At least in mice, cancerous tumors grew more slowly when the body was comfortably warm
Research labs usually house their mice at temperatures between 20° and 26° Celsius (that’s 68° to 79° Fahrenheit). Mice find this a tad cool. To cope, their bodies will generate a little extra internal heat. Now scientists find a troubling down side to keeping the thermostat low: It boosts cancer growth.
Elizabeth Repasky and her colleagues at the Roswell Park Cancer Institute in Buffalo, N.Y., raised animals at about 22.5 °C (72.5 °F). They kept others in a room that was roughly 30.5 °C (87 °F). Animals in the warmer room developed fewer tumors. Their cancers also grew more slowly and were less likely to seed new tumors throughout the body. Such cancer spread, called metastasis, can greatly reduce how effective any treatment will be.
The researchers suspect that chilly room temperatures mess with immunity. The immune system normally helps fight disease by unleashing protective white blood cells that will kill harmful cells and germs or that will remove poisons. Mice kept at the lower temperature had fewer killer T cells, a type of white blood cell, in and around their tumors. Cells known to partially turn off immunity also were present in higher numbers near those tumors.
“Our study shows that enduring even mild cold stress blocks strong immunity against cancer,” concludes Repasky, who led the new study. Her team reported its findings November 18 in the Proceedings of the National Academy of Sciences.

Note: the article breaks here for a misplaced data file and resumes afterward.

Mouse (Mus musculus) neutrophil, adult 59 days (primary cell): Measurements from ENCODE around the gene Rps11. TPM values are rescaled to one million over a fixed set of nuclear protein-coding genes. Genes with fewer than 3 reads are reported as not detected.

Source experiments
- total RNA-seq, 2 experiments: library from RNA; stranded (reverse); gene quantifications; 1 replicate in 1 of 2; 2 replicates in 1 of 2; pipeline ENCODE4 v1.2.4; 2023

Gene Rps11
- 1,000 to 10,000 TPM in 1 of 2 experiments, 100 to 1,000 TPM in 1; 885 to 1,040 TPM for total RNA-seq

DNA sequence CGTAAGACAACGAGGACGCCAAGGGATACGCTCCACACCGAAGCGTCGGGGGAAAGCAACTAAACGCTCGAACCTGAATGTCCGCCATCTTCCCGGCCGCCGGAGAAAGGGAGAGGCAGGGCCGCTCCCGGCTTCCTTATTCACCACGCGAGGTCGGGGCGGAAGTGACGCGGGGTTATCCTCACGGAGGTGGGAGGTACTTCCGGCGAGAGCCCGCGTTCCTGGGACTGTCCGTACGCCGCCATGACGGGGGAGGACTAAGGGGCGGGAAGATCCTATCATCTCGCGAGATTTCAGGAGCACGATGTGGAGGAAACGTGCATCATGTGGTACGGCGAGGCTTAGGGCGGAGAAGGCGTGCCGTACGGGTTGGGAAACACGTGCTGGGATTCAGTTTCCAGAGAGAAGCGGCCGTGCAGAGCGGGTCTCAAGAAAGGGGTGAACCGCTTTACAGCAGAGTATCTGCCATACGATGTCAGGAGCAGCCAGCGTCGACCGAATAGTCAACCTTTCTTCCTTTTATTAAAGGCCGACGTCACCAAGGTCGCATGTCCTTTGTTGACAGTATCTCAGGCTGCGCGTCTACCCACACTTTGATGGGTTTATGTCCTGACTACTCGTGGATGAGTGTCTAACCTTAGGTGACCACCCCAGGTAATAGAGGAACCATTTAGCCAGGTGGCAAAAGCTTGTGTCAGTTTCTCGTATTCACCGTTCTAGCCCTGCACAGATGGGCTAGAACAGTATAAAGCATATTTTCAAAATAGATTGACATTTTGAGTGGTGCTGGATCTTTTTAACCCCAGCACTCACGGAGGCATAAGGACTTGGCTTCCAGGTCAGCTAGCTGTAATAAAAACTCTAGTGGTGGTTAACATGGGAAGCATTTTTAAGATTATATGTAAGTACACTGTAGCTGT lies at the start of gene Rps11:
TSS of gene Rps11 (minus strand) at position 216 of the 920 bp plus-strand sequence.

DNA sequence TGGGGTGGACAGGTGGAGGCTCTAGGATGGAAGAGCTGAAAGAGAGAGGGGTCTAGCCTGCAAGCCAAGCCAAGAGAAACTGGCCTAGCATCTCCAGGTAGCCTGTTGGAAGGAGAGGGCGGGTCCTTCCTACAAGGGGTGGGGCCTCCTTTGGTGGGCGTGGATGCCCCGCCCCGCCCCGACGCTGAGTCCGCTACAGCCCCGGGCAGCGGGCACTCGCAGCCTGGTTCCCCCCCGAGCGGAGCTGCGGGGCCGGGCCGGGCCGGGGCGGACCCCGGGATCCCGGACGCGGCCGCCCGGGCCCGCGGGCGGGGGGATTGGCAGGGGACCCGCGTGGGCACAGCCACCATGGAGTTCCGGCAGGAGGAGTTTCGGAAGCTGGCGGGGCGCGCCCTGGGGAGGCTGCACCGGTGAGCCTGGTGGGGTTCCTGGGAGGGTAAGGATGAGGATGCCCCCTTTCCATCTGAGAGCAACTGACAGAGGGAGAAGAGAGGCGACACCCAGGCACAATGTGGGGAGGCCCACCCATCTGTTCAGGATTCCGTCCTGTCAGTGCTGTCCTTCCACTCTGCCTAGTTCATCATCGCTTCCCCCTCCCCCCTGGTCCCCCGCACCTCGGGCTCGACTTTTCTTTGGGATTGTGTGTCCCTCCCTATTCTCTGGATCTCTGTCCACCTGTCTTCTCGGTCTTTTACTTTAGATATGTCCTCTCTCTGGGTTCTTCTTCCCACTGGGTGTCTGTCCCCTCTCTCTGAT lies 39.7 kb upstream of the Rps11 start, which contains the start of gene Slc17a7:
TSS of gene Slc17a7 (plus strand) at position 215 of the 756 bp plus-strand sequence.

There was no difference in body temperature between mice housed in warm or cool rooms. This suggests that chilly mice generate extra heat — something known as thermogenesis — to help cope with the cool room air. And it’s possible, the scientists say, that if the mice hadn’t needed to supply this bonus warming, they would have had more energy available to fight the tumors.
Almost all cancer studies that use mice raise those animals at cool temperatures. These studies are meant to provide clues to cancer risks and treatment responses in people. But those studies might provide flawed answers about cancer risk if temperature has been exaggerating the animals’ responses, the new study warns. Findings from mice living in chilly rooms could mean that a new treatment being tested against cancer might appear to work better — or worse — than if the animals hadn’t felt cool, Repasky says. “We are testing these possibilities at the present time.”
Her group’s findings also raise interesting questions about the importance of keeping cancer patients comfortably warm. For people treated with certain drugs that work through the immune system, such warmth may prove especially important, her team says. Indeed, some of these drugs cause cancer patients to experience “deep chills.”
cancer The rapid, uncontrolled growth of abnormal cells. It can lead to tumors, pain and death.
immune system The collection of cells and their responses that help the body fight off infection.
immunity The ability of an organism to resist a particular infection or poison by producing and releasing special protective cells.
metastasis (in medicine) The spread of cancer cells from a primary tumor to sites throughout the body. Once this occurs, finding and treating the cancer becomes especially difficult, if not impossible.
thermogenesis (in biology) The body’s production of heat, usually fueled by food.
tumor A mass of cells characterized by atypical and often uncontrolled growth. Benign tumors will not spread; they just grow and cause problems if they press against or tighten around healthy tissue. Malignant tumors will ultimately shed cells that can seed the body with new tumors. Malignant tumors are also known as cancers.
white blood cells A family of cells that help fight germs and disease. There are many types and they are major players in the body’s immune system.